Promoting Industrial Design on the World Stage: The International Council of Societies of Industrial Design, 1957-1980
The International Council of Societies of Industrial Design (ICSID) was founded in London in 1957, by designers representing professional organisations from Europe and the United States, to raise the professional status of designers, to establish international standards for the profession and to develop industrial design education (Constitution 1959). The creation of this professional organisation took place when the Enlightenment concept of “World Citizenship” permeated political and cultural discourses, and international cooperation was regarded as ‘the best alternative to the perils of racism, nationalism and nuclear annihilation’ (Sluga 2010).
However, whilst ICSID’s founding members aimed at forging a ‘bridge of understanding’ across borders as the designer Misha Black stated in 1961, repeated attempts to safeguard national interests and conflicting design ideologies erupted within the organisation, and the entry of members from Socialist and developing economies led to a growing disbelief in the council’s centralised structure and primarily Western leadership. As a result, ICSID’s design promotion, whilst grounded in a universalising rhetoric, evolved from a narrative of cultural modernisation to a multifaceted design conception, reflecting the profession’s repeated attempts to gain the recognition of governments, international agencies and the general public, in a society transformed by new technologies, shrinking distances and rising influence of non-governmental organisations.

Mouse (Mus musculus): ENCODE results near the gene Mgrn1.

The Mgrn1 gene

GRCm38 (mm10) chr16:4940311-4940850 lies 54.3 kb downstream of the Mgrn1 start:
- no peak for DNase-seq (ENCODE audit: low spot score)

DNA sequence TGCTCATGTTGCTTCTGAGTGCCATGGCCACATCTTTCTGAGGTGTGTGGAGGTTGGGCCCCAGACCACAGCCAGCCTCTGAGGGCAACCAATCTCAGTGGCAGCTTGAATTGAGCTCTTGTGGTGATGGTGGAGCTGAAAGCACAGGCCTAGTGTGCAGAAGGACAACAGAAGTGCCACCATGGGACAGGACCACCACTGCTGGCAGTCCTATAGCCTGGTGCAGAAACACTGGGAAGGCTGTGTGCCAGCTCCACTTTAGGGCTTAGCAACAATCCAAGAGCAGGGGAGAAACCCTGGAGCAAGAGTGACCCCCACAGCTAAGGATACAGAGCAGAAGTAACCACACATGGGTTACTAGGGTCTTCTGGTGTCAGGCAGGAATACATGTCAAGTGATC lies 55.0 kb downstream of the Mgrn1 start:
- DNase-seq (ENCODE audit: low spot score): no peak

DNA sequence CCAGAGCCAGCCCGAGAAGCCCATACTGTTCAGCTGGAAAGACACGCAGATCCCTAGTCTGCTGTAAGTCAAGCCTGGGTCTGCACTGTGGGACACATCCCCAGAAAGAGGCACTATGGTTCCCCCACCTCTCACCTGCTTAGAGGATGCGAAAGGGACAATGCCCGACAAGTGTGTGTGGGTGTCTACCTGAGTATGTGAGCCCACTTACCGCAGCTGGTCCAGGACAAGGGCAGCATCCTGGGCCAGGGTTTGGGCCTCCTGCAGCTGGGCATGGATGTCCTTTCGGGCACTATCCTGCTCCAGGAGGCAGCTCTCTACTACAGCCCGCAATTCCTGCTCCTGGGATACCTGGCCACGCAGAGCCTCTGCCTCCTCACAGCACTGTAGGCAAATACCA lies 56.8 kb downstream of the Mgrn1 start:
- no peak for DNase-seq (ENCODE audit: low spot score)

Drawing from institutional theory and global history methodology, this research aims at capturing the complex interplay between international concerns and local practice, which, as it reveals, constituted a crucial dynamic in the professionalisation of design. Finally, considering ICSID as a fluctuating social space, shaped by the movements of individuals evolving between national and international circles, the thesis is structured around a selection of congresses, travelling exhibitions and publications, through which a new understanding of design was developed and received by ICSID’s widening audience.
Explore the impact of ICSID’s promotional activities on the organisation’s members, the design community and the general public
Offer a much-needed historical account of ICSID’s early years
Expand the design historical map through the study of the organisation’s transnational network and activities